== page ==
HAVERHILL — Some residents who were sent mail-in ballots for the Nov. 3 presidential election also received a letter erroneously listing Sept. 1 as the deadline for returning the ballots.
Fearing those residents may be confused by the error and therefore not fill out their ballots, the city clerk's office said it wants to alert the public to the problem. The clerk's office said the ballots can be received by election officials as late as Nov. 6 to be counted, as long as they are postmarked by Nov. 3.
City Clerk Linda Koutoulas said the error affected as many as 200 voters, although she did not have an exact count.
Koutoulas said the error happened when temporary election workers were using mail-in ballot materials left over from the Sept. 1 primary to assemble packets for the Nov. 3 election. Those packets are mailed to voters who request mail-in ballots. The packets for both elections contain the same materials, except for the ballot and letter of instructions that lists the deadline for returning the ballots. In some cases, the workers assembled packets containing the correct ballot but the wrong instruction letter — the one from the primary listing the Sept. 1 deadline, Koutoulas said.
She said the correct letter of instructions mailed to the vast majority of voters in Haverhill notes that ballots must be postmarked by Nov. 3 and be received by Nov. 6 in order to be counted.
Koutoulas said the error was brought to her attention Monday when several voters who received the letter listing the wrong deadline date called the city clerk's office to report it.
"We worked so hard to get the ballots out on time that we failed to notice some of them had the wrong informational letter," Koutoulas said. "It was an oversight and ultimately I take responsibility and I'm not blaming anyone."
Koutoulas said the city has about 46,000 registered voters. Of those, about 12,000 requested mail-in ballots, she said. About 500 other voters requested absentee ballots, she said.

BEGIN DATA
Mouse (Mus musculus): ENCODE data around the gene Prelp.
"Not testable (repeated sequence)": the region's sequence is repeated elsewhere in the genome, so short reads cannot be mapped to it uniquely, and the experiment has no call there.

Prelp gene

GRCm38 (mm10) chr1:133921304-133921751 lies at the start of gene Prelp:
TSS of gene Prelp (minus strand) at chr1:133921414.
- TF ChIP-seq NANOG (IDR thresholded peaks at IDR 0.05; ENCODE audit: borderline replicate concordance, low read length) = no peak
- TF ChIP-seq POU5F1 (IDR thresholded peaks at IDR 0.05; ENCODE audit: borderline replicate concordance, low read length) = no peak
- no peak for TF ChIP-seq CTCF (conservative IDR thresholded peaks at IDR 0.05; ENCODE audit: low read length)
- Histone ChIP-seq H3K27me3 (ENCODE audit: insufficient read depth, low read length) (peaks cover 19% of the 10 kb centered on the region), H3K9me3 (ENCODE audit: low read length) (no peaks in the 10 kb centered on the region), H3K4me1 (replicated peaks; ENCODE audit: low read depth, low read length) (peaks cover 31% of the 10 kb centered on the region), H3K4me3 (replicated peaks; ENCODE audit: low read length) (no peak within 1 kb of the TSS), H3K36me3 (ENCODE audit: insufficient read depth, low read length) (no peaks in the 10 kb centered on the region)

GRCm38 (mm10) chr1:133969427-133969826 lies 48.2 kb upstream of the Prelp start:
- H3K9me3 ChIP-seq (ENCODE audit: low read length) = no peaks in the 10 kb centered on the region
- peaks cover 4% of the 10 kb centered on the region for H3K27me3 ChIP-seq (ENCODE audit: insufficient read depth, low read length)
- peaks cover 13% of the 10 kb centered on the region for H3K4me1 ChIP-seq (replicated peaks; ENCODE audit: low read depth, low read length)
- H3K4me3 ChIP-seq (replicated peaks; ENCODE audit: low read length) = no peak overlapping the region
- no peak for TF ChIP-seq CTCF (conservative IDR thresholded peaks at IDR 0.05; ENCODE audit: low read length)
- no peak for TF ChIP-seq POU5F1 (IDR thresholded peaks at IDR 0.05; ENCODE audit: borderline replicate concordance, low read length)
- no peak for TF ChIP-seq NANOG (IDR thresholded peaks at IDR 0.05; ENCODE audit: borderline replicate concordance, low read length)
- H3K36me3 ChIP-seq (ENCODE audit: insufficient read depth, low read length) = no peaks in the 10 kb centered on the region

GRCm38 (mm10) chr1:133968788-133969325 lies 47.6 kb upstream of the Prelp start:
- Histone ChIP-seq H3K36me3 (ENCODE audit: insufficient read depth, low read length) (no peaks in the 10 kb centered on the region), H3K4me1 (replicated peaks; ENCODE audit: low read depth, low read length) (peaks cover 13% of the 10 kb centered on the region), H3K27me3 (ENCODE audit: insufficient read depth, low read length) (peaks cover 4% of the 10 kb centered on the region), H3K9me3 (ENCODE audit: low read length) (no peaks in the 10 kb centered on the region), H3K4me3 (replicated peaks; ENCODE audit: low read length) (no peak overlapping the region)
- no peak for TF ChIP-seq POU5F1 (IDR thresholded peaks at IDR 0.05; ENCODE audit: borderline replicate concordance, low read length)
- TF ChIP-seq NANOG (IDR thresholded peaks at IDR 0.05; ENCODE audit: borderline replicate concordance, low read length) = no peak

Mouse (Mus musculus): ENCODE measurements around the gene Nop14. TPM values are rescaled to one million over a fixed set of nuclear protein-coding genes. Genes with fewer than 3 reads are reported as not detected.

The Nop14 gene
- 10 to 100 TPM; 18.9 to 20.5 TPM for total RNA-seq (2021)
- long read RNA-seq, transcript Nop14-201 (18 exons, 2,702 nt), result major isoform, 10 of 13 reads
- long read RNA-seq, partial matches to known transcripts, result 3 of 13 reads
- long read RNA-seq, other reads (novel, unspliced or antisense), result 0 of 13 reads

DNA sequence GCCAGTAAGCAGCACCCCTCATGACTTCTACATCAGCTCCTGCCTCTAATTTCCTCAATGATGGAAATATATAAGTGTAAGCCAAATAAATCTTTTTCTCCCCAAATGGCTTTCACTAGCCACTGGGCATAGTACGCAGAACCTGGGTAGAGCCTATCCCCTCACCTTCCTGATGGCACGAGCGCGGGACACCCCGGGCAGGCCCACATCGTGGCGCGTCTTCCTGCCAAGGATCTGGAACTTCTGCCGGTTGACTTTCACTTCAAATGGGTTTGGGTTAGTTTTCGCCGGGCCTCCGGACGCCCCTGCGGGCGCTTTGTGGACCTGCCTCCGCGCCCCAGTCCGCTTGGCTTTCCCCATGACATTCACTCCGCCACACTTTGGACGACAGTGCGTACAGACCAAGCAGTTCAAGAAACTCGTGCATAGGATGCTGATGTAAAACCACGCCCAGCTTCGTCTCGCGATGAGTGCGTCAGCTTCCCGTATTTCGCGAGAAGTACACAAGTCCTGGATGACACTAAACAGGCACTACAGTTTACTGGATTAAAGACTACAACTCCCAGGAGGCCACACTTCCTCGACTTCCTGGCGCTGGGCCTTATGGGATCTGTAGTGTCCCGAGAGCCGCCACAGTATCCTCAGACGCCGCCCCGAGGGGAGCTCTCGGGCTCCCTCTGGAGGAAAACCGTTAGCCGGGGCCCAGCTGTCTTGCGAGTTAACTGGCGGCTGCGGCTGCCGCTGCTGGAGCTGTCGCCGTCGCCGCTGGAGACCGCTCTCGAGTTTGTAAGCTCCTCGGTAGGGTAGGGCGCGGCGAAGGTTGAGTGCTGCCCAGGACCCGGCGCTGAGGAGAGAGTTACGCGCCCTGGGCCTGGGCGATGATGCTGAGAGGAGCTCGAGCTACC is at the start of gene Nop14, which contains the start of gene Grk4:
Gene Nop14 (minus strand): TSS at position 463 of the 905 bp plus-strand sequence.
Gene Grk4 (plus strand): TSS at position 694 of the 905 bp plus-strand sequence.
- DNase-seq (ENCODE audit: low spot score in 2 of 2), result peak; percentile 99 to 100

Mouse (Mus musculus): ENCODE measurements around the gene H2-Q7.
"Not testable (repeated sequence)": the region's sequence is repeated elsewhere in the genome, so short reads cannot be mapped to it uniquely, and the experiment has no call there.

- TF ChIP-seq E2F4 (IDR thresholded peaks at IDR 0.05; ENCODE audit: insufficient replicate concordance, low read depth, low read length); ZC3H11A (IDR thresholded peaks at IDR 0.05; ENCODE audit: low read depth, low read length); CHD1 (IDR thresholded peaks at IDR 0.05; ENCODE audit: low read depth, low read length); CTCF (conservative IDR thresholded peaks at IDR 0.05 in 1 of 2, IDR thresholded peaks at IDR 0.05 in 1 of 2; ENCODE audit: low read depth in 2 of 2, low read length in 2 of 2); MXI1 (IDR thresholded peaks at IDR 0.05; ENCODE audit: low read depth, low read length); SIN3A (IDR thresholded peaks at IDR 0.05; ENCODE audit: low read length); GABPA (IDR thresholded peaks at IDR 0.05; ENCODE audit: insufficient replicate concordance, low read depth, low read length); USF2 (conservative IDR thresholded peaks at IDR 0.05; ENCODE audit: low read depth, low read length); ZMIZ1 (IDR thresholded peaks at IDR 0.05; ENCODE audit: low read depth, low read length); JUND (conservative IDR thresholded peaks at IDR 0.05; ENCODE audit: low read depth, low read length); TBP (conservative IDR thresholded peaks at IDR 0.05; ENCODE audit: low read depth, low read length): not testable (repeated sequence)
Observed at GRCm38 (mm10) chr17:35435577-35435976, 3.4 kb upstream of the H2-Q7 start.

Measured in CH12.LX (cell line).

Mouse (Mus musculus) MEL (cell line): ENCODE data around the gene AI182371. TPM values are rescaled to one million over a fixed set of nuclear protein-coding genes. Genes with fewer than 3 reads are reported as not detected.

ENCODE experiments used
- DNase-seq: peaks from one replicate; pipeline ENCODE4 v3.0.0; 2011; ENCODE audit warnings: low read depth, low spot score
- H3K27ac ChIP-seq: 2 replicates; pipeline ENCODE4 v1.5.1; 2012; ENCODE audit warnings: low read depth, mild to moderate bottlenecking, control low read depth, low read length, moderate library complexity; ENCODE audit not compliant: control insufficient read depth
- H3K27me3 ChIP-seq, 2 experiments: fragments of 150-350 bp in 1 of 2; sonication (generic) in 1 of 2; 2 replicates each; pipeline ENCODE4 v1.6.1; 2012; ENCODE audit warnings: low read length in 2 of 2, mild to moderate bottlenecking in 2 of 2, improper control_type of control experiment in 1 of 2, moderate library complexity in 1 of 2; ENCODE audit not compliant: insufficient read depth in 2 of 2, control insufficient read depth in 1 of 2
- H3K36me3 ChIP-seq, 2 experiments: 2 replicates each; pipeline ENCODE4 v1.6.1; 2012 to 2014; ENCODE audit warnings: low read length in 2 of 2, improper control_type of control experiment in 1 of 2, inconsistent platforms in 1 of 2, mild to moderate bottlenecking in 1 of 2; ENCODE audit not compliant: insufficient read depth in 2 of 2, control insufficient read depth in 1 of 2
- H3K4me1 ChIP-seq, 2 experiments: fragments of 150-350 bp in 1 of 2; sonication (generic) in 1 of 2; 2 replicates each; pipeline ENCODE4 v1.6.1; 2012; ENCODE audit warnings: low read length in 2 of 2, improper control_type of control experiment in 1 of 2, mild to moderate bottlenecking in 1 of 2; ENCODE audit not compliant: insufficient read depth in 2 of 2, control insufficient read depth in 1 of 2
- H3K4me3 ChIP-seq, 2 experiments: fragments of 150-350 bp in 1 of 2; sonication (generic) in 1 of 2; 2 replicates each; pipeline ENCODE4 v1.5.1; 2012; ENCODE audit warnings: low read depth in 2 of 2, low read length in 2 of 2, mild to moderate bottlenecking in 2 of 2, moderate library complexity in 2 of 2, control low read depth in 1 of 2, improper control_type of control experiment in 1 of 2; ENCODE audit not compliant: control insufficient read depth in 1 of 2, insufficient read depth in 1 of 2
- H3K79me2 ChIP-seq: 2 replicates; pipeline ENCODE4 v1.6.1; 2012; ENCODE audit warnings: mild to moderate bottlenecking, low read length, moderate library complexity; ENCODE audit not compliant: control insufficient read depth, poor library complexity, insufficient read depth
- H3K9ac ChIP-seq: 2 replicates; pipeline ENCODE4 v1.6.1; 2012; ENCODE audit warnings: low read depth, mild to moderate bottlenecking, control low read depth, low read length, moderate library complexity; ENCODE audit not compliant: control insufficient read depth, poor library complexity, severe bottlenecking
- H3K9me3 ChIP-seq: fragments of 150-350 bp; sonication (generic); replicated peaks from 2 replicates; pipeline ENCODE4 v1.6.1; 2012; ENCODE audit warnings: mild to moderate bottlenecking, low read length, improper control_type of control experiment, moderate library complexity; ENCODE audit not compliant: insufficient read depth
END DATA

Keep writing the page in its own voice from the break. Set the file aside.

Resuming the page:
If any voters who saw the erroneous Sept. 1 deadline tossed out their ballots thinking it was too late to submit them, Koutoulas suggested they call her office and new ballots will be sent out.
Debra O'Malley, spokeswoman for Secretary of State William Galvin, said her office received several phone calls this week from Haverhill voters asking about the Sept. 1 deadline noted in the ballot packages they received in the mail. O'Malley said her office spoke to Haverhill election officials and advised them to notify the public about the error in various ways.
"Since they don't know who received those instructions, we've asked them to clarify things for voters," O'Malley said. "We did talk to them about using every means to notify voters, including local newspapers, social media, signage and reverse 911 calls.''
Koutoulas said a notice to voters was posted Wednesday morning on the city clerk's website, and that she spoke to Mayor James Fiorentini about other ways of alerting voters to the error. Finding the notice of the error requires visiting the city's website, cityofhaverhill.com, and then taking several steps —clicking on the link to "Departments," then clicking on "City Clerk" and finally scrolling down the page to find the notice. There is nothing on the website's main page regarding the notice or election information of any kind.
Fiorentini said he planned to post an easier-to-find notice on the website's main page by Thursday.
"If the Secretary of State recommends a robo call, we will do one," he said as an additional way to notify voters of the incorrect information about the mail-in ballot deadline.
A robo call, or reverse 911 phone call, is commonly used by the city to contact all homes to alert residents about emergencies such as major storms.
Fiorentini said he apologizes for the error and that he has complete confidence in the staff at the city clerk’s office.
"They handled mail-in voting in the primary just fine and I have no concerns about the finals," he said of the presidential election.
Wendy Sibley is one of the Haverhill residents who received mail-in ballot packages with the incorrect date to return her ballot. She said she contacted the city clerk's office to ask why the Sept. 1 deadline was listed.
"They told me it was an error and read the correct instructions to me," Sibley said. "I'm advocating for people who are potentially disenfranchised because they think they can't use the mail-in ballot and don't go any further with it, while some may have thrown their ballots away. There is a population of people who fear going out in public at this time and those who do not have transportation to the polls. It's the right thing to do to let people know they can still mail in their ballots and have them counted. Everyone's vote should count and count equally, whether it's one or 200 people.''
Koutoulas said voters can also cast their ballots during early in-person voting, which takes place Oct. 17 to Oct. 30. Voters who have not returned their mail-in ballots by Nov. 3 can vote at their regular polling place that day, which is Election Day.
Mail-in ballots that are filled out before Election Day can be deposited in a box in the lobby of the police station or in either of two secure boxes located outside of City Hall. Koutoulas said she empties those boxes four or fives times a day and that each box is in a well-lit area with security cameras pointed at them.